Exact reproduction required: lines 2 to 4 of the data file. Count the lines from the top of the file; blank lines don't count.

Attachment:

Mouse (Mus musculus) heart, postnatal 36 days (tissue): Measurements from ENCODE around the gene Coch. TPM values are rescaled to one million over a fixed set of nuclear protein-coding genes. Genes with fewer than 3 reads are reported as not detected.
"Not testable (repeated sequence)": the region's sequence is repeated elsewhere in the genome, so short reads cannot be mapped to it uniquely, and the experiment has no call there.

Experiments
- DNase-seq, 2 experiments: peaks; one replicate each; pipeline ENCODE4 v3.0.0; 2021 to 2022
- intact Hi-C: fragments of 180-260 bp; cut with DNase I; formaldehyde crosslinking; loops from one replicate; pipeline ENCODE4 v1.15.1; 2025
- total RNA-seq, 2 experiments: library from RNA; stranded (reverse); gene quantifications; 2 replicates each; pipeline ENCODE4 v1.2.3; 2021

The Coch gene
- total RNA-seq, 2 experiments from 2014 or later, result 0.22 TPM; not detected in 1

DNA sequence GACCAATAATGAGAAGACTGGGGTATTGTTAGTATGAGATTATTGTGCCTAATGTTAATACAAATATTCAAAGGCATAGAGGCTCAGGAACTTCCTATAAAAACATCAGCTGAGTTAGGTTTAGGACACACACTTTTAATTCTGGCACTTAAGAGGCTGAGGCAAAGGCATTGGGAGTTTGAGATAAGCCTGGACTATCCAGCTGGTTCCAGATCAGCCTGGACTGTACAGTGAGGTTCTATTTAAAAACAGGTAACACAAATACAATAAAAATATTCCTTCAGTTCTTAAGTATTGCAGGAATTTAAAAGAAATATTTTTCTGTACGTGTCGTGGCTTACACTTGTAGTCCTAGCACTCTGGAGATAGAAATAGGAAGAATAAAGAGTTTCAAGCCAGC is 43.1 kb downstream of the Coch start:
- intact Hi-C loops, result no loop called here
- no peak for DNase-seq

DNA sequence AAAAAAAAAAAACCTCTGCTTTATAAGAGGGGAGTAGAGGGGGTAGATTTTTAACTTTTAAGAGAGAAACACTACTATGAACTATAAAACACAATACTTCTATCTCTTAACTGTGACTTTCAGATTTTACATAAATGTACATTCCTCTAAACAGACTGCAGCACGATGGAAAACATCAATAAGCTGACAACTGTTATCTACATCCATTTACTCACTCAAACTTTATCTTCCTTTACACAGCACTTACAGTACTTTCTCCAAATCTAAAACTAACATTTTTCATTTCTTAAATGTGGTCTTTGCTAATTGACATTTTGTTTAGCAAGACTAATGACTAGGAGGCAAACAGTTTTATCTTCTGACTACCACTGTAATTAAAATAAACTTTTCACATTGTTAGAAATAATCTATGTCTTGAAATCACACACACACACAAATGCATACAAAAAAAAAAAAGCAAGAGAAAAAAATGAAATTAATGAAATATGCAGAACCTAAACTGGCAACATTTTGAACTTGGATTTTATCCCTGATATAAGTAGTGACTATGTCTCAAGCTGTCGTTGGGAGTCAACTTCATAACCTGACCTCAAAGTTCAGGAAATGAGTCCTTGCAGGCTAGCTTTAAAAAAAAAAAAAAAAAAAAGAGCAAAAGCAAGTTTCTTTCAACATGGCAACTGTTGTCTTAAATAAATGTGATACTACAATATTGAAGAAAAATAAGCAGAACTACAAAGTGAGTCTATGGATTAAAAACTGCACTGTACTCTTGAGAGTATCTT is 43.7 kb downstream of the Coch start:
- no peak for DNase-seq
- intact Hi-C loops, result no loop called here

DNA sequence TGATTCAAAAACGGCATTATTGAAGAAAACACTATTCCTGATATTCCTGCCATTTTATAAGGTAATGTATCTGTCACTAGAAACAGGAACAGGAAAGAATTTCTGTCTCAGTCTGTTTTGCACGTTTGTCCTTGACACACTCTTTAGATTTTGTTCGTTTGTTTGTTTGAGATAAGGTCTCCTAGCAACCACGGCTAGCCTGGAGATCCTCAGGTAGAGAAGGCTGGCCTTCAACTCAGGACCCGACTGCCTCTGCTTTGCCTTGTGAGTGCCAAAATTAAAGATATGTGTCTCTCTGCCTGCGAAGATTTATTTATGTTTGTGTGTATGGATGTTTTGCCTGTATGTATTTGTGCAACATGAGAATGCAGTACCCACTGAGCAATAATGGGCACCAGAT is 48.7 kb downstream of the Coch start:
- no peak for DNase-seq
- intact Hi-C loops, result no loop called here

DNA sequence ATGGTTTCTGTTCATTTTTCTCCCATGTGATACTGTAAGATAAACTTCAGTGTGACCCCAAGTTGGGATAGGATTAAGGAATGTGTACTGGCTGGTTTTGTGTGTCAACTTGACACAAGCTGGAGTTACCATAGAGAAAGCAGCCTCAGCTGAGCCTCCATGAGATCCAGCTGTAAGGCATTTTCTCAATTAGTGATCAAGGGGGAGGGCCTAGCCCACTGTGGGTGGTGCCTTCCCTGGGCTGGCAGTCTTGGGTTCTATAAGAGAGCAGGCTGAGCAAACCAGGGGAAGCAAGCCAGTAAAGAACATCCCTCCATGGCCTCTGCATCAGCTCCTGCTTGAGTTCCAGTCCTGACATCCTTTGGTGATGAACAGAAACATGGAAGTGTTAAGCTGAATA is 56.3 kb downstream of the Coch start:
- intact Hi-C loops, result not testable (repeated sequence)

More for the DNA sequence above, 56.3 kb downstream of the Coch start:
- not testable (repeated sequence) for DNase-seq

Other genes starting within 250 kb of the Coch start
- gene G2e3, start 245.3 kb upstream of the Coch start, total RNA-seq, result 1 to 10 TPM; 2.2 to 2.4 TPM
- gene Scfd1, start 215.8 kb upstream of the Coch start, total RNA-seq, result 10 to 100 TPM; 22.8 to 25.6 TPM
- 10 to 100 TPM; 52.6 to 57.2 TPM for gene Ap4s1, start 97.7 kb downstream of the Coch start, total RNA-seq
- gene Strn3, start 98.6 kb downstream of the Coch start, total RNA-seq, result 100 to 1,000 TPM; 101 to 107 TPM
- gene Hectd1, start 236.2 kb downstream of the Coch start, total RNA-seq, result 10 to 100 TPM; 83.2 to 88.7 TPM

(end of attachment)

"Not testable (repeated sequence)": the region's sequence is repeated elsewhere in the genome, so short reads cannot be mapped to it uniquely, and the experiment has no call there.

Experiments
- DNase-seq, 2 experiments: peaks; one replicate each; pipeline ENCODE4 v3.0.0; 2021 to 2022